For their first production of the year, Headgate Theatre Productions present a late Ayckbourn, written in 2001, and one of his lesser-known plays. Still the second most produced playwright in Britain, after Shakespeare, and still writing, Snake in the Grass is the most unlikely Ayckbourn!

It’s part thriller, part ghost story, two hugely popular genres. Sisters Annabel and Miriam reunite following their father’s death, meeting in the run-down garden of their father’s dilapidated house. A sacked nurse, Alice, demands money, attempting to blackmail the sisters claiming that Miriam killed their father, her proof being a handwritten letter from the father claiming abuse at the hands of Miriam.  Miriam is clearly damaged, and a sequence in Act Two reveals the abuse she suffered from her father, and Annabel also reveals the abuse she suffered from her husband. This felt a little unconvincing, as if the writer was ticking boxes, and I found the twists a little predictable.

However, where the production succeeds is that director Chrissie Kettle has cast the play perfectly, with three excellent performances. Helen Bridge captures perfectly the twitchy nervousness of Annabel, facing her own demons, yet trying to be practical in the face of her sister’s instability. In her first role at the Headgate, Emma Wallis is brilliant as Miriam, childlike, changing her emotional responses on a sixpence, always likely to go into a rage. Sharmila Peake is equally excellent as the nurse Alice, hitting comedy beats perfectly. All three performers work incredibly well together, and the pace is lively and strong.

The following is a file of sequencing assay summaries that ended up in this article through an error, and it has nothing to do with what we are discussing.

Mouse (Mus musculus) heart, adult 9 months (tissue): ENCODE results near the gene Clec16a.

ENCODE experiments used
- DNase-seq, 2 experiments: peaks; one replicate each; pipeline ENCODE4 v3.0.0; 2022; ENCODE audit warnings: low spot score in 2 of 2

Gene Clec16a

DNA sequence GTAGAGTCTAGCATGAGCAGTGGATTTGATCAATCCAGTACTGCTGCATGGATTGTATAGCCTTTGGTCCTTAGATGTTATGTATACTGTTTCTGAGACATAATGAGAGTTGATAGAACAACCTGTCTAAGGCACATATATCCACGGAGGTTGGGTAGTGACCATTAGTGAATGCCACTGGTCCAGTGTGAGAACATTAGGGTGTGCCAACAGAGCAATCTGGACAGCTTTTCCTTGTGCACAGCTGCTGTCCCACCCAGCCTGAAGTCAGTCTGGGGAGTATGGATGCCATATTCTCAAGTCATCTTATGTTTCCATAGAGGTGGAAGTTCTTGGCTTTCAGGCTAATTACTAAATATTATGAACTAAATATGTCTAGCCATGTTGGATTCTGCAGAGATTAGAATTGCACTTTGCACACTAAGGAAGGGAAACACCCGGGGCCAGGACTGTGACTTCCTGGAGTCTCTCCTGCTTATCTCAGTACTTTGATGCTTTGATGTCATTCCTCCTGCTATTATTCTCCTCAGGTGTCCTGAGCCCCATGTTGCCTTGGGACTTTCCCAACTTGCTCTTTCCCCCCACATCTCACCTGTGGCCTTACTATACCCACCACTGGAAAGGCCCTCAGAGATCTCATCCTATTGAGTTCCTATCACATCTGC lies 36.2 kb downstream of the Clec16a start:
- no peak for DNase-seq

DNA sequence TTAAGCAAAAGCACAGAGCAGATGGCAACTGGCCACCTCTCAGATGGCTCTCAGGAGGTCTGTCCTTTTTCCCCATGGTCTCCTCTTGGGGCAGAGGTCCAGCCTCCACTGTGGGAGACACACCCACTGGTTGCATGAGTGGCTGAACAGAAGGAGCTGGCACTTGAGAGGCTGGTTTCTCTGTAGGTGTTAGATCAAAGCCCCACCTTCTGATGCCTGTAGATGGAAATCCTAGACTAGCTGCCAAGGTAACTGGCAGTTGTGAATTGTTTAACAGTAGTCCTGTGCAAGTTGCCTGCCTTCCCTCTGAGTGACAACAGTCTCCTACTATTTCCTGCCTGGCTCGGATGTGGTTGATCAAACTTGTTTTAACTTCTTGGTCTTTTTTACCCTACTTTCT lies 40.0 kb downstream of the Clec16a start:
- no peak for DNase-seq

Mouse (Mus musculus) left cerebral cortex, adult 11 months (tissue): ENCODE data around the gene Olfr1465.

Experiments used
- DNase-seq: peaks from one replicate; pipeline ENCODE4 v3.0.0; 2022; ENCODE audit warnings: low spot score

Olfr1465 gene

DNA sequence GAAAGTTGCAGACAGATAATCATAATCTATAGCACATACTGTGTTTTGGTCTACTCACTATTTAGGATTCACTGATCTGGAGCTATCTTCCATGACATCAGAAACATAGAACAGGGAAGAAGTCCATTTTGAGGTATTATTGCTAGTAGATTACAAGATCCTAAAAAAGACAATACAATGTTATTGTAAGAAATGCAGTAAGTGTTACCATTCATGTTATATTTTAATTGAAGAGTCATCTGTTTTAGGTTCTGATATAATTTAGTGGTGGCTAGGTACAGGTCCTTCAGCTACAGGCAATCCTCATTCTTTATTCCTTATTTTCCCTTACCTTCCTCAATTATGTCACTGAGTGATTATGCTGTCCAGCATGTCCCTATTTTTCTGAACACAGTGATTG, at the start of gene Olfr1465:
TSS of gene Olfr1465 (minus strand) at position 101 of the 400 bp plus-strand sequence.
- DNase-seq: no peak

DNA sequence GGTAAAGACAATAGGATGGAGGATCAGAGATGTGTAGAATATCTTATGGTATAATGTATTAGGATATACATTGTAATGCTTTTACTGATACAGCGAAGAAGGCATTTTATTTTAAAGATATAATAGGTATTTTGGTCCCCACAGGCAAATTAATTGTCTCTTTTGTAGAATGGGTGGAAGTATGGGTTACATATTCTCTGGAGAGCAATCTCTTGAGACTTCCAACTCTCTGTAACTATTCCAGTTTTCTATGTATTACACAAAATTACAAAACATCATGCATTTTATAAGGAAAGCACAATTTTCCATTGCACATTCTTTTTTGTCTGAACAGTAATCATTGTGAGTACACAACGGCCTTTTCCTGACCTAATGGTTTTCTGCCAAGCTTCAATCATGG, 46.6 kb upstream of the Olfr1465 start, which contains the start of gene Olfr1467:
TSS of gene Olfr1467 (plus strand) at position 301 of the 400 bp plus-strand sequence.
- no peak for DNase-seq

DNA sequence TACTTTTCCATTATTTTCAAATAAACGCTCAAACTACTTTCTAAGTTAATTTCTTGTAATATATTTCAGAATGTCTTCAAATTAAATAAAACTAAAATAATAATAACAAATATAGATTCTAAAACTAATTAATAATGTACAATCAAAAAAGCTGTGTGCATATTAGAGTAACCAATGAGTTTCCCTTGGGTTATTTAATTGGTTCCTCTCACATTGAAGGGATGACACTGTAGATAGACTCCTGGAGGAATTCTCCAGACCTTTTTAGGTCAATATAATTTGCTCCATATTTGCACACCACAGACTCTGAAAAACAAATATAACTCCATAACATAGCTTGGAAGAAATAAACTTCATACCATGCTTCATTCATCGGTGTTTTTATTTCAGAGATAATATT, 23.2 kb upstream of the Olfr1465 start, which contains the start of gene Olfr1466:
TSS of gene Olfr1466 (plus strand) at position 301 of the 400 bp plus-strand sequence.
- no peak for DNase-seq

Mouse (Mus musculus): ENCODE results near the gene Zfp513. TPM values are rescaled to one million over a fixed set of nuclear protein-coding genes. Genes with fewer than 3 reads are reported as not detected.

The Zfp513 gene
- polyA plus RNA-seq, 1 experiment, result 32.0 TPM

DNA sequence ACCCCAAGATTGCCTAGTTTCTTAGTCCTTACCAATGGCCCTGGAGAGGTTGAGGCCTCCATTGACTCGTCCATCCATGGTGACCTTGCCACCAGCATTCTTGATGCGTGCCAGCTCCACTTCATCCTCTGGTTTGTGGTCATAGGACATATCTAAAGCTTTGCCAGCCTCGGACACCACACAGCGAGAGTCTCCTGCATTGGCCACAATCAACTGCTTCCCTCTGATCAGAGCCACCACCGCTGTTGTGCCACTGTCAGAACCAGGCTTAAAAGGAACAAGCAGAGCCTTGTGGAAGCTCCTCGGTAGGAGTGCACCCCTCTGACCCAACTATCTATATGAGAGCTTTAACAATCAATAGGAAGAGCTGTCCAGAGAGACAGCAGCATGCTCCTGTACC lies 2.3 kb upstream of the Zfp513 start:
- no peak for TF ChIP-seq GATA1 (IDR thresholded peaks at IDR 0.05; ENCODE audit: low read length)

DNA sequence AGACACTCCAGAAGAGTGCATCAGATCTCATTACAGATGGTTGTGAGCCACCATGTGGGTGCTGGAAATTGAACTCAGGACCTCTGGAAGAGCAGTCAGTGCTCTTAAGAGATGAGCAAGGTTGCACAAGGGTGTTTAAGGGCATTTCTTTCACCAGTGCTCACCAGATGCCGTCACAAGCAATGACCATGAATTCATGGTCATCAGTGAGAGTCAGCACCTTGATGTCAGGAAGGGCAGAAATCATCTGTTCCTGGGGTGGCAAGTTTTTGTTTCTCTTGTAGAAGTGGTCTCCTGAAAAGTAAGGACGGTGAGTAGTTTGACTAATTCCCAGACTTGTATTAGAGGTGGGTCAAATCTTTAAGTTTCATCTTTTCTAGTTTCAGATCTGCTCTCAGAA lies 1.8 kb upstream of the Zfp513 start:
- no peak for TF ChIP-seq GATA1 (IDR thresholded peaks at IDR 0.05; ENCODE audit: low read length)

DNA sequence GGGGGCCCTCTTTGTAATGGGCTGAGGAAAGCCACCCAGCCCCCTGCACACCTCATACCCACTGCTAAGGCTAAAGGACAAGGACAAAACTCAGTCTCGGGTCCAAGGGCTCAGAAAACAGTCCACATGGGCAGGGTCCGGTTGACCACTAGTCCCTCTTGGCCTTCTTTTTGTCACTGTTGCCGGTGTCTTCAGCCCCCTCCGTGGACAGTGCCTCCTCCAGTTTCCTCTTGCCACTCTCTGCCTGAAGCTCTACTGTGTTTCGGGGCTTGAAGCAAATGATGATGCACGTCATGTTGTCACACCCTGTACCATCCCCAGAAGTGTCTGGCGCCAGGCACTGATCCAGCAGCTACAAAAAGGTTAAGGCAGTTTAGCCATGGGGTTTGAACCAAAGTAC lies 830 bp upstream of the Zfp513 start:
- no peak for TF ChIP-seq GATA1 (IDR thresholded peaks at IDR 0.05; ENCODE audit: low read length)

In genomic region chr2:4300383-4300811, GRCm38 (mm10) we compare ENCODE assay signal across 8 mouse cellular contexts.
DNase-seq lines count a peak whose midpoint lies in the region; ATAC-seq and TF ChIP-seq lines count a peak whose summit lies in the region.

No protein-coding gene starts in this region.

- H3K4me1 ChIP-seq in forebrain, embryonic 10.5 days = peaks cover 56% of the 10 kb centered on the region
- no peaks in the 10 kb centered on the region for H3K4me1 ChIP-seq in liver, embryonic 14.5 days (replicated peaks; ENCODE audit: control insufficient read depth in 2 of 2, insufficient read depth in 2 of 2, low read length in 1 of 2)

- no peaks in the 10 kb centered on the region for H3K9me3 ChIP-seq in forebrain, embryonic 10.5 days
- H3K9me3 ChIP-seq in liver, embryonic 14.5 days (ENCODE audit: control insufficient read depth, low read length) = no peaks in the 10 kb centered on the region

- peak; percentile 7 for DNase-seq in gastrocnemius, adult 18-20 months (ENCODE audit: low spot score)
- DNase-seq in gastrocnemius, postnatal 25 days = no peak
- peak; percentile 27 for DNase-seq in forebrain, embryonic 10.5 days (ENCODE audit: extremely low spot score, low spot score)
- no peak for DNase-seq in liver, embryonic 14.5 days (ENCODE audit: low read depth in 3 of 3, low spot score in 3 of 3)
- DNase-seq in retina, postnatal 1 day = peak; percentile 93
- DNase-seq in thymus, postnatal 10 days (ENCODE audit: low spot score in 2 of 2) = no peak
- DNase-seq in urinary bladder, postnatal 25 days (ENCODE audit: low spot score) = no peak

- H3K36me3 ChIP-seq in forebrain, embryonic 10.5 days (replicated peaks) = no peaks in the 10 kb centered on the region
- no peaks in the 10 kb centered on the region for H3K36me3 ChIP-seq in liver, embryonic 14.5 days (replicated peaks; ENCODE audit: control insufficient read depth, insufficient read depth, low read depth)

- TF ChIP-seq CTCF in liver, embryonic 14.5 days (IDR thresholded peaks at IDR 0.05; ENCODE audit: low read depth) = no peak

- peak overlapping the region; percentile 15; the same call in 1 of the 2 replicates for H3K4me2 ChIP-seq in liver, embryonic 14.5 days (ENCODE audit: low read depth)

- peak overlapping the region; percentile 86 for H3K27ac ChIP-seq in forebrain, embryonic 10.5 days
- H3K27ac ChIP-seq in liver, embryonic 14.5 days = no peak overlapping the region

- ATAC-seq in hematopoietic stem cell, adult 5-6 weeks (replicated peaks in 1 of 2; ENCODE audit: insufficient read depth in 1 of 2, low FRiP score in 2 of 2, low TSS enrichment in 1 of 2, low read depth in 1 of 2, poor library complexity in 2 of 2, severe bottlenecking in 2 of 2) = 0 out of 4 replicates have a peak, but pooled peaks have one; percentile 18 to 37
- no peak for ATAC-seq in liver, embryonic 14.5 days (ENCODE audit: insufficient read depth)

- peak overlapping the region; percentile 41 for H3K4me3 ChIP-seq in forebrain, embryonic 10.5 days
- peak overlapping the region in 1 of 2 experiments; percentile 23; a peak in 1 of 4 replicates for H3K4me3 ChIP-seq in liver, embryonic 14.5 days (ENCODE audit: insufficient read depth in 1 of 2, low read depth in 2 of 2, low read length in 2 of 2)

It’s all performed on an outstanding set; well done to the set building team, who bring the outdoors convincingly to life indoors, and there are many depths for the challenges the script presents. As the night darkens, so do the spooky elements that really make the audience jump! A highly enjoyable evening at the theatre, and a good start to the theatrical year for Headgate!